When surveilling the postscript and how the Pedro led jury handed out the awards, the consensus is: job well done. However, while we were packing our bags and feel generally happy about a certain feminist stance, a balanced importance paid to film as art and film as a message, we can;t help but feel that there is one filmmaker who might have been one of the more convincing voices when the jury was in lock down mode. The adage “more is better” was certainly the case for the overwhelming favorite film of Cannes in 2016, but the tone deaf jury snubbed Toni Erdmann. Whether Maren Ade was a more outspoken member when Palme talked bubble up will matter of factly be under lock and key until we are old and grey, but we can advance the theory that on May 28th of 2017, cinema won. More specifically, originality, prowess behind the camera and non confined ideas when exploring multiple narratives and themes was championed.
In essence, 2017 was a year where a filmmaker’s film would be victor. This certainly rings true for Lynne Ramsay’s You Were Never Really Here (which nonetheless managed to pick up a pair of awards and was my highlight of the fest) and if it hadn’t been placed dead last in the heap, it might have taken top honors (the female supporting character is the true definition of female empowerment but that could have easily been lost in the bludgeoned mayhem that ensues). I think we collectively feel good that: a. Sofia Coppola won Best Director (with a good film that is slightly better than The Bling Ring) and b. the important message film (120 Beats Per Minute) of the fest didn’t have an I, Daniel Blake crowning moment. The deliberations for the Palme d’Or was a nod to “difficult” films, not of the esoteric Uncle Boonmee kind, but a possible added critique to the diminished attention span age of Youtube clips sort era. No strangers to the long form or risk factor, Paolo Sorrentino and Park Chan-wook certainly backed the concept, but who better to underline length is just as important as girth than the producer of three part volume: Miguel Gomes’ Arabian Nights. Ruben Ostlund’s The Square was a dozen minutes or so shy of the 160 plus minute runtime mark for Ade’s third feature.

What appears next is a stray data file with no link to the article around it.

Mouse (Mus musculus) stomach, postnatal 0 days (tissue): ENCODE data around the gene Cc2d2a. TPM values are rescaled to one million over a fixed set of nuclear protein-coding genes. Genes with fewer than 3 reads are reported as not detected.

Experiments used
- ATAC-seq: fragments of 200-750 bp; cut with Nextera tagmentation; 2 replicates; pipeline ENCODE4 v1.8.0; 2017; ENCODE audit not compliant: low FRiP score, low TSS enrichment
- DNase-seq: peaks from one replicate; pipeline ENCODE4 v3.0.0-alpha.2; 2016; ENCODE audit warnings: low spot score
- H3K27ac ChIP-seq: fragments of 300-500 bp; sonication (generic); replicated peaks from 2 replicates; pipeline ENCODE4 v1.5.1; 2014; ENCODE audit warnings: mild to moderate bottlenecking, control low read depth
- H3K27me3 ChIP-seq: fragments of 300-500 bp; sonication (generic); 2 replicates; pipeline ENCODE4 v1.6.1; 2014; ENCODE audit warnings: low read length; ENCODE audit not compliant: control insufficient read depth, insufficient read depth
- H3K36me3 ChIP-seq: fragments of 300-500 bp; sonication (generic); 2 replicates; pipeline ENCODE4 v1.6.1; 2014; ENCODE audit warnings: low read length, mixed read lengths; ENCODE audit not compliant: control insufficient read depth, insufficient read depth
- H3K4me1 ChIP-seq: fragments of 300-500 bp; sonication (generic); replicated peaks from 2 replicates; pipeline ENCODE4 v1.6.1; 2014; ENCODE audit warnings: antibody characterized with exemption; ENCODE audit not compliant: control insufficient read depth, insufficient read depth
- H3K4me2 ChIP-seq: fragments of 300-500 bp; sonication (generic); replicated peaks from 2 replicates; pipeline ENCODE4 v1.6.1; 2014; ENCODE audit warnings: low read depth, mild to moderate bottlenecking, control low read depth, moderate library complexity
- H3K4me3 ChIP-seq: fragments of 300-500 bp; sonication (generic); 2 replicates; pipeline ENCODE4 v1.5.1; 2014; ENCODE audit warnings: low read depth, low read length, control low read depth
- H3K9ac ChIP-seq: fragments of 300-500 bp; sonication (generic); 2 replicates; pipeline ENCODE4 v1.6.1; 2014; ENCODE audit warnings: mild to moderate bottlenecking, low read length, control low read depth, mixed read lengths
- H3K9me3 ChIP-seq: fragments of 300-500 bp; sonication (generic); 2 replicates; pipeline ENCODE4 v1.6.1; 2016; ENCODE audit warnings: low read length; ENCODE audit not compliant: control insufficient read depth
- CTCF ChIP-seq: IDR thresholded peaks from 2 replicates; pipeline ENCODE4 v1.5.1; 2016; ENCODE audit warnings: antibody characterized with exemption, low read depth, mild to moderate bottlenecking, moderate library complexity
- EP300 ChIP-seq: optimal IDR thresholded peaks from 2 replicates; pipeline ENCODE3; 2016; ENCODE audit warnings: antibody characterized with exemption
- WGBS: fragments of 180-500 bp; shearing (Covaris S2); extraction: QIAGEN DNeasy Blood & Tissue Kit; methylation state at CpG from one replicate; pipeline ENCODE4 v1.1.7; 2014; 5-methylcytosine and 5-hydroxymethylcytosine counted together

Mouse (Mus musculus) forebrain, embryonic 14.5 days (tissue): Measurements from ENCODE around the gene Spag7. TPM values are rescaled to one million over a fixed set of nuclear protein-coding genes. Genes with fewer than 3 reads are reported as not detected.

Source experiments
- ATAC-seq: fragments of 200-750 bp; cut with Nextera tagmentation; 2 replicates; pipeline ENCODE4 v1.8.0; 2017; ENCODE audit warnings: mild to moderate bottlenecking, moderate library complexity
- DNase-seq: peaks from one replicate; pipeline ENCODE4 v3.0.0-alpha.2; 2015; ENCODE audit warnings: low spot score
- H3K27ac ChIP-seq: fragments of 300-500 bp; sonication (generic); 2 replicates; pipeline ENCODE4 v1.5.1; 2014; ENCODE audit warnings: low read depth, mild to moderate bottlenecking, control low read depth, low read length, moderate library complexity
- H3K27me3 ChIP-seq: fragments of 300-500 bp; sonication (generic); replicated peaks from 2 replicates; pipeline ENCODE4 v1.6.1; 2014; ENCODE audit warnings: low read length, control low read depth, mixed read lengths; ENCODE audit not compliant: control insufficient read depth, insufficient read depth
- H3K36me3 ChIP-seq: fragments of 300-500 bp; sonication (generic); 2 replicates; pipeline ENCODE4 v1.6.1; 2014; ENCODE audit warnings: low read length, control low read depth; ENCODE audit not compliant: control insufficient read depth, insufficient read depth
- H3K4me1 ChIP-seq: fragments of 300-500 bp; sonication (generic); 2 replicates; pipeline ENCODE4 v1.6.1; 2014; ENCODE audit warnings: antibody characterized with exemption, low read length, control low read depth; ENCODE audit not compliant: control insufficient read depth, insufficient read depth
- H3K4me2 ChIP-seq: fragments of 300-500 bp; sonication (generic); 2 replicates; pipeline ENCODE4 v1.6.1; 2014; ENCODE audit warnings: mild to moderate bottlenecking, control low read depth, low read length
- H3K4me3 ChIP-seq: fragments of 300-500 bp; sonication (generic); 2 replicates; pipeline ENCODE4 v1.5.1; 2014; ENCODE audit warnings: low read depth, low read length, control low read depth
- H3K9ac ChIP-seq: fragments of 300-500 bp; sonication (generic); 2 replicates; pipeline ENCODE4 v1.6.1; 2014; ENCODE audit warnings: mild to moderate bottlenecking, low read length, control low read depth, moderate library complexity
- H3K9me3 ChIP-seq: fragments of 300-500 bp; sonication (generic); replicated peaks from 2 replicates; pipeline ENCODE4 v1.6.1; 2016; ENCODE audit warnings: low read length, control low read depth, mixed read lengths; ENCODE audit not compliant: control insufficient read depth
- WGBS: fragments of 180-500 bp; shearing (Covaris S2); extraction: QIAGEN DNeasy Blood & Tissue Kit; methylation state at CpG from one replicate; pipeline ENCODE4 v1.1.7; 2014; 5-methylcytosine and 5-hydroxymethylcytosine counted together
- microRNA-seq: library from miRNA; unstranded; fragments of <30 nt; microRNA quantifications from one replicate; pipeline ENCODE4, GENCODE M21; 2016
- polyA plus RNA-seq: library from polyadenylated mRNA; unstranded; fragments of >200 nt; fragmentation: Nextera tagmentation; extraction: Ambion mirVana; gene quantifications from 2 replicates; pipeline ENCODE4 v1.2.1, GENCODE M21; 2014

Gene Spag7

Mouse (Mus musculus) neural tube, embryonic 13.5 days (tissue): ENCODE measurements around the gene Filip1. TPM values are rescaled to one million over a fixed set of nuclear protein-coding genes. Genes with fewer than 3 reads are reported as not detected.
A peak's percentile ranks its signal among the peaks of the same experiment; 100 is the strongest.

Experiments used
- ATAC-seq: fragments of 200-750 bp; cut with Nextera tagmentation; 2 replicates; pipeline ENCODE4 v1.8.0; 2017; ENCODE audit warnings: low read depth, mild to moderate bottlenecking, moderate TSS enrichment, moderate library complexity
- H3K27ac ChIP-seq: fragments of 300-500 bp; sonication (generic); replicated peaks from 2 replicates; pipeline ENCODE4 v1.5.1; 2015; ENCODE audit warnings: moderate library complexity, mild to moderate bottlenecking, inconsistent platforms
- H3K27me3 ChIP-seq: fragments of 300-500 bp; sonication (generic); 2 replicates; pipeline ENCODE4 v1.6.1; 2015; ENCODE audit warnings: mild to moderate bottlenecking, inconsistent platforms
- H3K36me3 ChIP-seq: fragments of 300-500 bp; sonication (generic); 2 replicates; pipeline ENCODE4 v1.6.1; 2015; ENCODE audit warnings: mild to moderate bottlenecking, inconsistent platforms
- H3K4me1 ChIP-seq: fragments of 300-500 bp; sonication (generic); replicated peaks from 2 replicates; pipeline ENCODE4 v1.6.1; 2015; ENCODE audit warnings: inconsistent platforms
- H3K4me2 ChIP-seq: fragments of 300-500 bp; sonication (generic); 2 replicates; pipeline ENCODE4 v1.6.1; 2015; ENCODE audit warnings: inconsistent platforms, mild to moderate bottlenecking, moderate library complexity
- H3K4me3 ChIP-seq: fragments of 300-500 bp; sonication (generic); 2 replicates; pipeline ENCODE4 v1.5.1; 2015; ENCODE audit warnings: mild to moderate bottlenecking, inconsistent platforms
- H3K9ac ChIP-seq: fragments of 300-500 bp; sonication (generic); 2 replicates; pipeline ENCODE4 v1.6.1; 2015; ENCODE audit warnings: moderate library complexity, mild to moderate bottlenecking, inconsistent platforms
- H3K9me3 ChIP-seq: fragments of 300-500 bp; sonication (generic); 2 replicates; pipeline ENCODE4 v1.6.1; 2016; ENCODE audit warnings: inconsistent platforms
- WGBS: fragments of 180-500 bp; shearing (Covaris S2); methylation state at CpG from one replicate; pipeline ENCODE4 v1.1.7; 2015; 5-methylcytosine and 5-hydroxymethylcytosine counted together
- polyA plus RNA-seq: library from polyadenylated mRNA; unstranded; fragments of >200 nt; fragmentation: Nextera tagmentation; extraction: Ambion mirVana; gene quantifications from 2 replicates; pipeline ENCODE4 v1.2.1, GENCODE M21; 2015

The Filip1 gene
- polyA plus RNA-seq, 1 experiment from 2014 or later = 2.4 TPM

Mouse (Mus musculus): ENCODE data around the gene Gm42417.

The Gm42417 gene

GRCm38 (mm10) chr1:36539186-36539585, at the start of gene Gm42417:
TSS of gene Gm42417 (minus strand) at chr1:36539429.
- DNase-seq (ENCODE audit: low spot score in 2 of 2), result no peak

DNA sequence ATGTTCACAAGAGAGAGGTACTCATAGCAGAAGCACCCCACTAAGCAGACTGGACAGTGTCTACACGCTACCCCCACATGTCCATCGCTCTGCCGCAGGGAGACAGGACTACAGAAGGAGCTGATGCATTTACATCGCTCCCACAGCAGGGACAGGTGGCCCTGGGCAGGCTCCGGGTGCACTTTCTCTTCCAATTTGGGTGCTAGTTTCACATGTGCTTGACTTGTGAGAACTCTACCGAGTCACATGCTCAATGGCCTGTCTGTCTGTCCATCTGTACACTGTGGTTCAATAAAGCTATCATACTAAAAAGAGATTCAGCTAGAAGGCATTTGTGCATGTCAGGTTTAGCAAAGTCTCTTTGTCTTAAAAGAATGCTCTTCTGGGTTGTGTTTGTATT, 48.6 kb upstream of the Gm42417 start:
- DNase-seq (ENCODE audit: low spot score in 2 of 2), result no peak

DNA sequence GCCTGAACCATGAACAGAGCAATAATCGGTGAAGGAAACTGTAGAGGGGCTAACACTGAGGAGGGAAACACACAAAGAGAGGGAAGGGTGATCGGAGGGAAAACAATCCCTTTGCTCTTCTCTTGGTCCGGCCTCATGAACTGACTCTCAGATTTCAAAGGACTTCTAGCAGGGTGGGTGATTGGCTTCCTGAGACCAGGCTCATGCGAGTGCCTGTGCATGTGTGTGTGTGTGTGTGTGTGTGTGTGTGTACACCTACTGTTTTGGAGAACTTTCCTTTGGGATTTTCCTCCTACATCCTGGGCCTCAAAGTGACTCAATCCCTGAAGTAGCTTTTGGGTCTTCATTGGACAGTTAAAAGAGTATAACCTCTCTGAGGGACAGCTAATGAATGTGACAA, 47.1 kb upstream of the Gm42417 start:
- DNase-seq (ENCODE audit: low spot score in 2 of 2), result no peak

On paper, the 2017 Cannes Film Festival (with at least a quarter of the total nineteen comp offerings) had the makings of a vintage year, but most would agree, it fell short. There was a nagging sense that a couple of the less remarkable titles that fell well below the gold standard of the comp could have easily been replaced by established auteurs found in the sidebars (specifically Claire Denis’ Let The Sunshine In) or that the new generation of first time filmmakers (Kantemir Balagov’s Closeness programmed in the UCR) could have joined the likes of Ruben Ostlund and Robin Campillo.
In off years, the programmers need to be more risk friendly programming wise. This appears to be already less of a necessity for next year’s batch as master filmmakers readying their productions for current summer shots. While I didn’t have the chance to unearth more than a dozen items in the sidebars, when asked, I tell folks it was a good year, not a great year for Cannes.
Joining Nicholas Bell’s assessment, my top 10 films of the 2017 edition also include the Safdie’s (they break a tie with other 3-star film items) and great works from the auteur set in Zvyagintsev, Haneke and Ostlund. Sean Baker would have been the best film I saw from the Quinzaine line-up, but a last minute viewing of a Claire Denis confirmed that she is much maligned on the Croisette (2013’s Bastards also deserved Comp consideration instead of UCR line-up demotion).
The real surprise for me comes in Michel Franco’s ability to renew my interest and convey dread in fascinating dysfunctional family/character portraits. As with all good fests, a sense of renewal in new talent was assuredly witnessed in Kantemir Balagov’s debut – a powerful miserablist catch-22 film with a strong recent historical context. A Naomi Kawase in top form proved Fremeux right and this film critic wrong. I’m going against the critic grain here, but the poetically rendered rom drama and film within a film in Radiance once again made me a believer in the Japanese filmmaker’s sensibilities and filmmaking abilities, but the true highlight was Lynne Ramsay’s fourth feature. Amazon gave her free reign, the festival allowed her to submit even while it was still in progress (and by her own account there are still touch-ups), but You Were Never Really Here is the raison d’etre for coming to Cannes. This is a masterwork. Here is my top 10 from Cannes 2017.
#10. Good Time – Safdie Bros.
#9. Radiance – Naomi Kawase
#8. April’s Daughter – Michel Franco
#7. Loveless – Andrei Zvyagintsev
#6. The Florida Project – Sean Baker
#5. Happy End – Michael Haneke
#4. The Square – Ruben Ostlund
#3. Closeness – Kantemir Balagov
#2. Let The Sunshine In – Claire Denis
#1. You Were Never Really Here – Lynne Ramsay